Yacht Brokers see great season ahead

Mike Sweeney of Mears Point Yacht Sales had a great year selling brokerage boats, and though he’s a veteran of more than 20 years in the industry, 2004 was his company’s first full year in business. “It was wonderful for us,” he reports. “It seemed like the motoryacht end of the business was big. Overall, the majority (of sales) were in the thirty-five-foot range, which is our bread and butter.” The average transaction “hovered in the $85,000 range,” he says. “I see strong future sales. I’m very optimistic.”

It was also the first year of brokerage sales for Ken Comerford, a new broker at Annapolis Yacht Sales. “For me it’s been a very rewarding year because I didn’t think I’d get as far along as I have as quickly as I have,” he says. “Most of our business, based on our history, has been sail but the power business has been relatively strong. As our market expands, this whole ‘Generation X’ is starting to get more savvy and the majority of people we’re selling to are forty to fifty years old. Their families are starting to get older and they want to go out boating.”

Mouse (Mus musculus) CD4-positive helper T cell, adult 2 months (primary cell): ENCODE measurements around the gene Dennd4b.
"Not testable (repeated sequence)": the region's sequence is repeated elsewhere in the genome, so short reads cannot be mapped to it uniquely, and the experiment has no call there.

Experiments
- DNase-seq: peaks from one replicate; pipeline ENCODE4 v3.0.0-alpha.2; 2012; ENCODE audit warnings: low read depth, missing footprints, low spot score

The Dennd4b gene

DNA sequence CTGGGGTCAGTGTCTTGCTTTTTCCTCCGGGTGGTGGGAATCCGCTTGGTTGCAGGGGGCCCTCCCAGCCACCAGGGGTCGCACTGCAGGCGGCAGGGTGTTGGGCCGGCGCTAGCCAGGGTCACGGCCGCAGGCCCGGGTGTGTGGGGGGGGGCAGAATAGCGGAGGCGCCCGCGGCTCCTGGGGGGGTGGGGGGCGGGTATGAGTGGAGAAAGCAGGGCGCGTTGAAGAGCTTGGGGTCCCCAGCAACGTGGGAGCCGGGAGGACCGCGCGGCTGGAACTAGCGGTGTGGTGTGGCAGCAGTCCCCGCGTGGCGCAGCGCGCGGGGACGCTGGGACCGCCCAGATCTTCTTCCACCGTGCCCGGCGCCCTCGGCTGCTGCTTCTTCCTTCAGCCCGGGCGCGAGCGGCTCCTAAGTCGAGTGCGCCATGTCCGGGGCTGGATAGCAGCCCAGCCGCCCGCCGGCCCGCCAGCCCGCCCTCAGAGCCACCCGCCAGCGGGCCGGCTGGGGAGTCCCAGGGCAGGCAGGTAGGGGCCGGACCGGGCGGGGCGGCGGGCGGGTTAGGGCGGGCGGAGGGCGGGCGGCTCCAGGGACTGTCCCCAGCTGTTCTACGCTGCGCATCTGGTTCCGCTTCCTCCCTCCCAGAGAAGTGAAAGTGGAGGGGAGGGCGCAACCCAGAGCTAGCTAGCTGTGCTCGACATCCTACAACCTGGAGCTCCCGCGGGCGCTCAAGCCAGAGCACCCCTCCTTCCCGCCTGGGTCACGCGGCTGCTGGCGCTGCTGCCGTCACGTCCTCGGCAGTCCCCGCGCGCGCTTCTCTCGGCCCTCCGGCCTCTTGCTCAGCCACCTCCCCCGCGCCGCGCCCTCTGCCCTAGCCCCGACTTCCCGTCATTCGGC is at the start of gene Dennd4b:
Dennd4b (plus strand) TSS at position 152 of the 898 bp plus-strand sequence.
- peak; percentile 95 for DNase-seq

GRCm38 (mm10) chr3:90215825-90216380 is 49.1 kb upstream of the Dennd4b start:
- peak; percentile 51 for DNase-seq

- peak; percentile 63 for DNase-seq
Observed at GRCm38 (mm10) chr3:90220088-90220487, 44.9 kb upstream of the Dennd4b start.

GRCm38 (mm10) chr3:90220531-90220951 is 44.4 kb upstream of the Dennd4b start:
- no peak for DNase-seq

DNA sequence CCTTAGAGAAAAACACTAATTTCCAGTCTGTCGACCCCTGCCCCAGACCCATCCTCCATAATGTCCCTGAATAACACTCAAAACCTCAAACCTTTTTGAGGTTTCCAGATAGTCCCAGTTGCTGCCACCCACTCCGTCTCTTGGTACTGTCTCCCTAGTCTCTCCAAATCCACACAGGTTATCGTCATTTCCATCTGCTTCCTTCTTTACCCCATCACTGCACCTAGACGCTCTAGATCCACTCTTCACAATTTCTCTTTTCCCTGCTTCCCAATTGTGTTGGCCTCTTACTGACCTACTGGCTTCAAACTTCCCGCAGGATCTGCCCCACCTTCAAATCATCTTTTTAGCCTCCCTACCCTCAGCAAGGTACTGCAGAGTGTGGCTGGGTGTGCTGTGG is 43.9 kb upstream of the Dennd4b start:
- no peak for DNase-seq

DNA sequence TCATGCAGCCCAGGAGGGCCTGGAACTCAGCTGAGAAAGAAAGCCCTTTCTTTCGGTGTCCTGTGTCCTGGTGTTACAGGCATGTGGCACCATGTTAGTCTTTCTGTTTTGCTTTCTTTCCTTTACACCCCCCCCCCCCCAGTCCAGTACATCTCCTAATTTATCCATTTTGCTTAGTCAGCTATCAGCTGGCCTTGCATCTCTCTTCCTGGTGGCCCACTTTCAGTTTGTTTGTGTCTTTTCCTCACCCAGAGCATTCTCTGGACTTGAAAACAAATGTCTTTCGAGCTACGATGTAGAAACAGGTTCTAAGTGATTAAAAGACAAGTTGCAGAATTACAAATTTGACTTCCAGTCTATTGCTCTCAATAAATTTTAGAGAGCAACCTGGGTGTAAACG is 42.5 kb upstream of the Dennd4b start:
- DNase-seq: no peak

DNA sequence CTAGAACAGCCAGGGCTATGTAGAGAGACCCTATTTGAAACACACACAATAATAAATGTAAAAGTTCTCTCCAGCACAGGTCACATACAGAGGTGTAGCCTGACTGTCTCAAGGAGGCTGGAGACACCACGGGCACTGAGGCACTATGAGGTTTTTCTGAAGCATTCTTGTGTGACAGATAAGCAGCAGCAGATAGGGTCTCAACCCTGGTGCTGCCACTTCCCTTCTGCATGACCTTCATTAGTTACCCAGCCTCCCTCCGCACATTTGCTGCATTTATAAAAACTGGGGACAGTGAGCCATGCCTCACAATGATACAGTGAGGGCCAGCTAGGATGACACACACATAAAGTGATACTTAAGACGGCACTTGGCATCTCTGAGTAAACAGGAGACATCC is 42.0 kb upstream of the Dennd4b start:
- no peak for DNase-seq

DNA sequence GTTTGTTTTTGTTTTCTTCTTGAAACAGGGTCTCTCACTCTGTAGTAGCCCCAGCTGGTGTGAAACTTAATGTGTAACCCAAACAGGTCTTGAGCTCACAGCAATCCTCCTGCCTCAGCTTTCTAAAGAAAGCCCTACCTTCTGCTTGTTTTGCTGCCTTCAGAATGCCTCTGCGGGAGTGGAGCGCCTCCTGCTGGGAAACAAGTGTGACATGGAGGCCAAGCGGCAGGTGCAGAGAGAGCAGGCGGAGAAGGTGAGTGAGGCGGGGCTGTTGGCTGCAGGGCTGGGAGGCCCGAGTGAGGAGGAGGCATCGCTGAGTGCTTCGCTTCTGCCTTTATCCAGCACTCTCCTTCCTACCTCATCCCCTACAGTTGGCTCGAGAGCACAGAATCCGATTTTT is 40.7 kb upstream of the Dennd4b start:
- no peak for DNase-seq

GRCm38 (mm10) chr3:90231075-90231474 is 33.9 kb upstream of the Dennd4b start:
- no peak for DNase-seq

Steve Smith of Island Yacht Brokers also reports that sales were strong this past year. “The trend for us has been having nicer and nicer boats to sell. People don’t want fixer-uppers. You’ve got a lot of fiberglass boats out there that are 25 years old, the glass hulls seem to last forever, but the engines and the systems don’t and it’s becoming more and more expensive to get them repaired.”

“We just finished up the best year we’ve had in seventeen years,” reports Pat Mayben of Bristol Yacht Sales. “We base that on the total value going through the door and the average value of each transaction, but I don’t think we’re alone—It’s related to interest rates hovering around five and a half percent, and not likely to go up at least in the first quarter in 2005. The unusual piece of the news is that sailboats over forty feet enjoyed a bit of a resurgence in the latter part of 2004,” Mayben adds.